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Back in Time: Coroner started campaign against drunken drivers in 1937

Back in Time: Coroner started campaign against drunken drivers in 1937

This week's Back in Time feature looks at Oct. 27, 1937, when County Coroner James E. Smith announce

C.W. Burrill was sick of drunken drivers.

“I don’t object to drinking in principle,” the North Elm Street resident complained to Schenectady officials, “but I insist drunk drivers have no place on the highways. That danger should be eliminated.

“Drunk drivers also should be convicted,” Burrill continued in a statement. “Too often we pick up the newspapers and discover that drivers, apparently drunk at the time of the accident, have been freed or have been allowed to answer to a lesser plea.”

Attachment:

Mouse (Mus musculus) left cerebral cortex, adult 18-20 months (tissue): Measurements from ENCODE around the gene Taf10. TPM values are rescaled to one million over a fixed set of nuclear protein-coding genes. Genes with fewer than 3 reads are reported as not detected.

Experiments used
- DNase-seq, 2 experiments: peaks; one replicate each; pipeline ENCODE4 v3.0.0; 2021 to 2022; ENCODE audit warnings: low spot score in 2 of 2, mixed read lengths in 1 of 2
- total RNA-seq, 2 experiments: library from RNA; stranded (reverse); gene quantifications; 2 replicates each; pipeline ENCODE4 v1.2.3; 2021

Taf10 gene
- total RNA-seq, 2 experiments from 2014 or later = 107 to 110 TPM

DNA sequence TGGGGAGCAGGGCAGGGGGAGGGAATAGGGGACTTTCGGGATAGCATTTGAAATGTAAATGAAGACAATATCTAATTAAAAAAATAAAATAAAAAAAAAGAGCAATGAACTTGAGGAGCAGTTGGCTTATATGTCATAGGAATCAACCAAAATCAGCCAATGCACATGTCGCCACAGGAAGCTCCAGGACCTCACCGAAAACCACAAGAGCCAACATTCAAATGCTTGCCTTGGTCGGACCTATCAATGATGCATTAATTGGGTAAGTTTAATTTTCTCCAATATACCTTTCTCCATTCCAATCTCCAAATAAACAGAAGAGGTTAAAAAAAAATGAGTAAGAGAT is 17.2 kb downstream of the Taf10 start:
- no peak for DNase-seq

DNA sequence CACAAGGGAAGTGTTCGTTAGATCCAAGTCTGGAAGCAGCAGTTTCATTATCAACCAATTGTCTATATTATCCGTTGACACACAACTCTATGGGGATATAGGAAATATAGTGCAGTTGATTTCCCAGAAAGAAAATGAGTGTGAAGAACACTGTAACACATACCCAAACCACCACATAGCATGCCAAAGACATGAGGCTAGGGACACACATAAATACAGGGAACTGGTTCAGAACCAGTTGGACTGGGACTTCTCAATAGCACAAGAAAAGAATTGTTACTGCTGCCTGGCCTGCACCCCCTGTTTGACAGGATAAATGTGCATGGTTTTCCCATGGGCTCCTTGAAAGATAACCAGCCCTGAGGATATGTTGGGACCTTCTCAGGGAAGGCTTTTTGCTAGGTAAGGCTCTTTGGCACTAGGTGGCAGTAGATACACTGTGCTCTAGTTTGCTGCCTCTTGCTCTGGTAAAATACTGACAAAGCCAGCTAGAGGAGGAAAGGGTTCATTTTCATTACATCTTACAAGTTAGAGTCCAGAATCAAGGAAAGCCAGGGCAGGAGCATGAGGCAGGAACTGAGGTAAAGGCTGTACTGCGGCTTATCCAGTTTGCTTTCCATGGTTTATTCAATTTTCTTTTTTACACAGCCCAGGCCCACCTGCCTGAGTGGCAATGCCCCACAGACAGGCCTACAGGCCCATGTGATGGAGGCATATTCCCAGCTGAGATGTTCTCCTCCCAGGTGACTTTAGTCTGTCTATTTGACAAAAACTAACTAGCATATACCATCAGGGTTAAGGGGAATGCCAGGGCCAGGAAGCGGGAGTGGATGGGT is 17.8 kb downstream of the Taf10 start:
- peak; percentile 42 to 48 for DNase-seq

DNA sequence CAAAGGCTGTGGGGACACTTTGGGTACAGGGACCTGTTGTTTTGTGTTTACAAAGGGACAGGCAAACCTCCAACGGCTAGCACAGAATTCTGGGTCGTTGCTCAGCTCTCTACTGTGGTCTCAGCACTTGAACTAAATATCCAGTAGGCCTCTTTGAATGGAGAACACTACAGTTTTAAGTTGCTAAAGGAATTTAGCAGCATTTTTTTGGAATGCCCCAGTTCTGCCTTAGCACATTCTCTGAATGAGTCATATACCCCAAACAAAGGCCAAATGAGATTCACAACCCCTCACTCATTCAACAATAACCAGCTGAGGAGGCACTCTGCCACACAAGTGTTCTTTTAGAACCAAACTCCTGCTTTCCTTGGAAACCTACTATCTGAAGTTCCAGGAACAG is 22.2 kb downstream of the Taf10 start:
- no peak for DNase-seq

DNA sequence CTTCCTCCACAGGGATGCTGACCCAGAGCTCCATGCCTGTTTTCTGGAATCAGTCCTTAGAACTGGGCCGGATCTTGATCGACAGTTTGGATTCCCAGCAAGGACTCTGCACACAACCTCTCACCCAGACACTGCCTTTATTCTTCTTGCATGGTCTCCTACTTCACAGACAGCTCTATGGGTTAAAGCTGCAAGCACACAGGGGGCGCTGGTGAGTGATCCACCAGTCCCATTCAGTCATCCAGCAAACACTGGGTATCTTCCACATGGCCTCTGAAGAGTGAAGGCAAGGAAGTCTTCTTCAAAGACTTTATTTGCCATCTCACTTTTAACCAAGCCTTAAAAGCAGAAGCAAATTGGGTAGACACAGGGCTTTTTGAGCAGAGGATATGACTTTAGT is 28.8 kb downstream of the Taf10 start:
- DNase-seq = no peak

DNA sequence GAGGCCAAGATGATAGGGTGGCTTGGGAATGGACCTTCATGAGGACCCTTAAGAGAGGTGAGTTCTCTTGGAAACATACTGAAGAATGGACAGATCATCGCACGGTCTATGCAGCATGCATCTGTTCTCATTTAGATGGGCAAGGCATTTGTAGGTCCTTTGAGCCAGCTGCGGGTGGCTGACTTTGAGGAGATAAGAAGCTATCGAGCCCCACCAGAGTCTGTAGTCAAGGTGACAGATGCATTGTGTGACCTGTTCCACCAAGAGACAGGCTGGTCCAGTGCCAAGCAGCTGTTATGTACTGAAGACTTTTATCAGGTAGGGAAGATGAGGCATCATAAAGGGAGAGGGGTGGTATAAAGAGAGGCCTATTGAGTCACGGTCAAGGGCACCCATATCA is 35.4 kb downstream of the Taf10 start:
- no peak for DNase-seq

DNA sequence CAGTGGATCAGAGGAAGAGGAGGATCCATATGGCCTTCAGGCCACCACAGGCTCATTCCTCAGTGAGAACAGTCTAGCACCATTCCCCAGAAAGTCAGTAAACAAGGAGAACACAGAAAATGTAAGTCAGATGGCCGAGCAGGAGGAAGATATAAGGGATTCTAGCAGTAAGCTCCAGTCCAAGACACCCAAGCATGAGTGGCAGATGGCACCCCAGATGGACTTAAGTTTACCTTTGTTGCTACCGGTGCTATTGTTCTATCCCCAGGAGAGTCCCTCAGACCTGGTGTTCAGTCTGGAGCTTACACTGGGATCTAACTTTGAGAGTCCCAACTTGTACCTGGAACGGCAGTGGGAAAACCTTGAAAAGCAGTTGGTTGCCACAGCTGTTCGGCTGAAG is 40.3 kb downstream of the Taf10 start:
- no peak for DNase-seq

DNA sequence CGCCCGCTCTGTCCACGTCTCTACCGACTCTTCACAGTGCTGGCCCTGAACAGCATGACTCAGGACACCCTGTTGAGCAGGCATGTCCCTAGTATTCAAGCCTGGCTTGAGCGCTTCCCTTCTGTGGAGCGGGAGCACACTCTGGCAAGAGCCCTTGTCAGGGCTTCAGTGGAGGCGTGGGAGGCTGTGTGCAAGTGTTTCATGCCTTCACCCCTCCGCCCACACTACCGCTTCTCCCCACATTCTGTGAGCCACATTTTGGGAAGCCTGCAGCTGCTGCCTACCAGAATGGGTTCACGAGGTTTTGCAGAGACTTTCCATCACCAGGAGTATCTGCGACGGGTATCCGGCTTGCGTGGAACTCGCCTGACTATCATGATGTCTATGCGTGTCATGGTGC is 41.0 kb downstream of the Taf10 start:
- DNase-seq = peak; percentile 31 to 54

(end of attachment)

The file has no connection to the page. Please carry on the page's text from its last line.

On Wednesday, Oct. 27, 1937, County Coroner James E. Smith announced a campaign to keep bombed drivers off local roads.

He suggested that men and women involved in traffic accidents — and suspected of drunken driving — undergo immediate examinations by medical personnel. These physical tests, administered at the scene, would lead to conviction and sentence.

“The reason Mr. Burrill notes and condemns . . . the non-conviction of drunk drivers is simply this,” Smith said, “The courts are unable to obtain convictions because they cannot prove definitely that a defendant was drunk at the time of the accident.”

Smith, who described drunken driving as a “vicious evil,” also wanted to send a message to citizens: “Intoxicated drivers will not be tolerated,” he said.

City police and county sheriff’s deputies gave Smith their support.

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